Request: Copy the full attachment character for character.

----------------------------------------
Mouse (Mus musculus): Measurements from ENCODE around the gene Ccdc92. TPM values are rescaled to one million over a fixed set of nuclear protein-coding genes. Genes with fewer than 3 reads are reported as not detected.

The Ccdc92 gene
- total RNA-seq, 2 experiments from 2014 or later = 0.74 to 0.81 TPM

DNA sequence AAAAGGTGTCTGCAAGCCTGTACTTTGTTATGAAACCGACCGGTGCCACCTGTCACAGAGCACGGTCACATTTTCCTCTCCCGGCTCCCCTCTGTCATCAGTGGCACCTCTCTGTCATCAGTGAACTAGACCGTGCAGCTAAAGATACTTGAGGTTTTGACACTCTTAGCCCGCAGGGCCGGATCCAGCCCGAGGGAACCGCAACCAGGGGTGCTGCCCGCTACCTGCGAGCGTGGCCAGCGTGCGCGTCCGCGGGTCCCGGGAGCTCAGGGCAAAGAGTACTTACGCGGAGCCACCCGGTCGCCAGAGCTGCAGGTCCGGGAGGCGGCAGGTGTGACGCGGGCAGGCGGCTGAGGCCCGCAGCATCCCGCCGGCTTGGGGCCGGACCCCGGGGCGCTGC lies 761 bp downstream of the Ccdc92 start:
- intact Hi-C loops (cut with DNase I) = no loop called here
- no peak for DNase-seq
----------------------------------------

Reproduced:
Mouse (Mus musculus): Measurements from ENCODE around the gene Ccdc92. TPM values are rescaled to one million over a fixed set of nuclear protein-coding genes. Genes with fewer than 3 reads are reported as not detected.

The Ccdc92 gene
- total RNA-seq, 2 experiments from 2014 or later = 0.74 to 0.81 TPM

DNA sequence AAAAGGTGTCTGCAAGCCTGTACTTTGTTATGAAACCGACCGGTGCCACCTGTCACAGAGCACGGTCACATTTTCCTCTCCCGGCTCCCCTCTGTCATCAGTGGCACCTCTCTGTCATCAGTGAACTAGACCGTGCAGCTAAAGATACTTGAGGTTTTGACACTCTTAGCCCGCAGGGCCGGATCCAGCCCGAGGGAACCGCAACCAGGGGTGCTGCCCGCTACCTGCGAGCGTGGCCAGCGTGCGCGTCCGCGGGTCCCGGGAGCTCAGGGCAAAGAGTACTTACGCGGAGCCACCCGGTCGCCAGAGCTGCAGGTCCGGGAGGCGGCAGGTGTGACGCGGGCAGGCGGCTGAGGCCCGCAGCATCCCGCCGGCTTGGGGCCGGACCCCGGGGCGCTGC lies 761 bp downstream of the Ccdc92 start:
- intact Hi-C loops (cut with DNase I) = no loop called here
- no peak for DNase-seq